March 26, 2023

‘I don’t think you should demonise people who have affairs.’ This was a message I got via Instagram last week.
It was from a woman who explained she had been in a loveless and unhappy marriage. She said that when another man showed her the affection and kindness that had been so lacking in her life, she grabbed it. Her justification was that everyone deserves to be in a happy relationship. She said she doesn’t regret her affair because it meant she extricated herself from a toxic partnership.
She follows me on social media, where, after writing about my own break up, I have amassed a legion of (mainly) women healing their broken hearts. She was doing so too, because she had split up with the new man but felt she couldn’t be a fully paid-up member of my gang because she had done the dirty.
Affairs used to be straight-up bad. Breaking one of the ten commandments. Morally repugnant. But they are becoming more socially acceptable. Counter arguments are gaining credence. Mitigating reasons are considered, while TV and movies glamorise them.
Marriage counsellors, from my experience and from that of my friends and followers, tend to talk about affairs being symptoms not causes. Famous therapists and relationship gurus such as Esther Perel often discuss them dispassionately, putting forward arguments as to why they are understandable. They say that nobody has an affair if they are happy and they often occur if someone’s needs aren’t being met.
When it’s your heart that has been ripped out and stamped on, it’s much harder to be logical but I do understand their point. And, in general, I like the fact that as a society we are more empathetic towards people who do ‘bad’ things. We understand that hurt people hurt people. That the thief was desperate. That the tax dodger really needed that extra yacht. OK, maybe not that one.
But how much can we really condone adultery – can it ever be OK? I put this question to my social media followers, the majority of whom have been cheated on, and their responses came in thick and fast.
A few understood the woman’s point of view. Some said they had done the same because they ‘felt trapped’ or because their partner ‘had repeatedly stonewalled marriage counselling’ or ‘refused to accept it was over’.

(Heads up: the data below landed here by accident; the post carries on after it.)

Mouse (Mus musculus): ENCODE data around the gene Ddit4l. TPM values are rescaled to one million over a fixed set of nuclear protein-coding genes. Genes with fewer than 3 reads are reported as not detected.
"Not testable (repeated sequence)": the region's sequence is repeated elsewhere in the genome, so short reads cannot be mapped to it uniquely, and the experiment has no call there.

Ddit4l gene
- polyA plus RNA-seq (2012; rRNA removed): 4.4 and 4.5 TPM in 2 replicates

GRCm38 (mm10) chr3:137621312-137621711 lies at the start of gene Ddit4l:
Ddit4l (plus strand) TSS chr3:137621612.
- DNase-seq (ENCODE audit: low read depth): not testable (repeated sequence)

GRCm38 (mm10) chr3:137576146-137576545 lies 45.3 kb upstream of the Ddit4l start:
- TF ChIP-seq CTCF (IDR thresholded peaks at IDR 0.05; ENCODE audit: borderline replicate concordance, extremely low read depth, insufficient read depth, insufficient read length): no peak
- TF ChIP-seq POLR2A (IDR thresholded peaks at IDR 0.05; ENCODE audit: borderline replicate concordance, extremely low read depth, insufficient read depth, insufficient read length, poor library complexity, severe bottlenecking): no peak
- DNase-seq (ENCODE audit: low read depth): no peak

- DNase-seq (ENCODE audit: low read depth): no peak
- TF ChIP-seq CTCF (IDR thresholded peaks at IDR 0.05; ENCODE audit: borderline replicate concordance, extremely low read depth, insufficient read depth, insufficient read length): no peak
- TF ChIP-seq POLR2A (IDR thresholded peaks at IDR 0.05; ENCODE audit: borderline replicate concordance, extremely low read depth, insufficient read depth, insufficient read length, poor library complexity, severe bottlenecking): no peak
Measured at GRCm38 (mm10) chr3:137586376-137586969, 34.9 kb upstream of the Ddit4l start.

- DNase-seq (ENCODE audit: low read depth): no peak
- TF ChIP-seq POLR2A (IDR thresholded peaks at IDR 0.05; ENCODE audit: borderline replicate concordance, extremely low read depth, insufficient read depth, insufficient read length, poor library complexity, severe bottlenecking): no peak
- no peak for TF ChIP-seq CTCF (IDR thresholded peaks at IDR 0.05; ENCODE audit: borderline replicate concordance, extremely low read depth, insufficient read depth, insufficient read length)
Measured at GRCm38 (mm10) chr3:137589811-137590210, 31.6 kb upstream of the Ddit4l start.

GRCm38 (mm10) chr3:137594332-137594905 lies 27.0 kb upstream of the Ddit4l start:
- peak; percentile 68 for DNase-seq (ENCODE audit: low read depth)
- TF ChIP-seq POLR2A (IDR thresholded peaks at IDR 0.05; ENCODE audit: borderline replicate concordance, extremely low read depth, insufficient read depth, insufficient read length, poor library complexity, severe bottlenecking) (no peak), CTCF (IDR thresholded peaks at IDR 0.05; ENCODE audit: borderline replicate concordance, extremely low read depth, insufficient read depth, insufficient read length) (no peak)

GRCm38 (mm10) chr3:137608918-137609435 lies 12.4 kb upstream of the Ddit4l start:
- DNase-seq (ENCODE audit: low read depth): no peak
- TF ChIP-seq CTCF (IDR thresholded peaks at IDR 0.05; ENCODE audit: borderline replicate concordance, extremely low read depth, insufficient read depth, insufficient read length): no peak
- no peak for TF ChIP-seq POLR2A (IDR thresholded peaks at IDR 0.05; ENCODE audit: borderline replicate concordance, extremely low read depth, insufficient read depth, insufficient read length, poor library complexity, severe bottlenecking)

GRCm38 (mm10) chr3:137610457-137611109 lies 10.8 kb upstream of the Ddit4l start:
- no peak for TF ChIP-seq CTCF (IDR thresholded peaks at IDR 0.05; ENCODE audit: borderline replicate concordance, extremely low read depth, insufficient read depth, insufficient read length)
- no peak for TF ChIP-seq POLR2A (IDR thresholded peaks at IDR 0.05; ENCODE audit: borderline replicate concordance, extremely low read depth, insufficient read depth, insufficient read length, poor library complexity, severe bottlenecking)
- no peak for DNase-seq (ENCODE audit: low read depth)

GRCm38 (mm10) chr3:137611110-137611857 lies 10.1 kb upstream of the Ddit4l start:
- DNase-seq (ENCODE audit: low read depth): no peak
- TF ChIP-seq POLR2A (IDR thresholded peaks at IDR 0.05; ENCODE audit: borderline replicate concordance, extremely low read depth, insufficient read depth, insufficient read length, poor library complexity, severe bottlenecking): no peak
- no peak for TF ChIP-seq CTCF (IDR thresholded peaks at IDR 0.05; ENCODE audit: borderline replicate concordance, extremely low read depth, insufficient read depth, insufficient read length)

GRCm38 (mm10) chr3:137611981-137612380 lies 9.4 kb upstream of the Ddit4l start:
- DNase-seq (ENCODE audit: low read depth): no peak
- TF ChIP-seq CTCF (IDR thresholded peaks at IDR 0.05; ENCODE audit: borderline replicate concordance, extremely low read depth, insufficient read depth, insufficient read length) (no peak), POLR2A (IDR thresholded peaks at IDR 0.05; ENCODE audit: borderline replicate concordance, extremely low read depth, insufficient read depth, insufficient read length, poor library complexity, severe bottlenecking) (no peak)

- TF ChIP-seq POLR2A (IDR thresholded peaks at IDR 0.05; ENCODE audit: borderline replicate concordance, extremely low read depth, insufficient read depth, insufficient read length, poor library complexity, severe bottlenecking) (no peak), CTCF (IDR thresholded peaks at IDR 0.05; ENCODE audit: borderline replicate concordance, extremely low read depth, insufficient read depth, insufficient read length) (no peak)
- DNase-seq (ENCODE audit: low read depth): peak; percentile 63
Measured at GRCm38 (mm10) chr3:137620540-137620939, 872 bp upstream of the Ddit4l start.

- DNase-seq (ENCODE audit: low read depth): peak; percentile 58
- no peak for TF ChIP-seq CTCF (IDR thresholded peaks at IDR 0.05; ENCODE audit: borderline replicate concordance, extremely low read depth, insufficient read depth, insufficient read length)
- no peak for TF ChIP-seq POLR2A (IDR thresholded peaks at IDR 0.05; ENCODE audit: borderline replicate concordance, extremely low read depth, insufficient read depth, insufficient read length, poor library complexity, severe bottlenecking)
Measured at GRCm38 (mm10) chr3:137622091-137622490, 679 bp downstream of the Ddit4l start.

But most people told heartbreaking stories of the pain and trauma caused by someone you love cheating on you. Of how their partner had tried to legitimise their affair by saying they were a terrible spouse. One told me that when a professional counsellor appeared to do this too, it was positively crazy-making. Imagine it: you are in that grey room, your world upside down, and it feels as though you are being told the whole sorry affair is your fault.
Of course, counsellors just want to help you find a path through. Which means both parties understanding they need to change. But saying ‘it takes two’ can increase the betrayed person’s pain.
Some of the reasons my followers were given by their cheating partners would be funny if they weren’t so awful: ‘You were too devoted to the children’, ‘You didn’t earn enough’, ‘This sort of thing happens all the time’. It’s even more blindsiding if you haven’t heard your partner’s ‘complaints’ about you before.
The truth is, there is no explaining away the pain of being cheated on. Experts can intellectualise it but when it happens to you, it’s truly excruciating. It slays your sense of self, cuts your confidence off at the knees, breaks you into a million pieces.
An affair may be understandable but, to me, it is never acceptable.
One woman messaged me yesterday. She told me how her husband had an affair, then she did the same to him ten years later. She said: ‘I didn’t offer him excuses because there were none and there never will be.’
Read more of Rosie Green’s columns here
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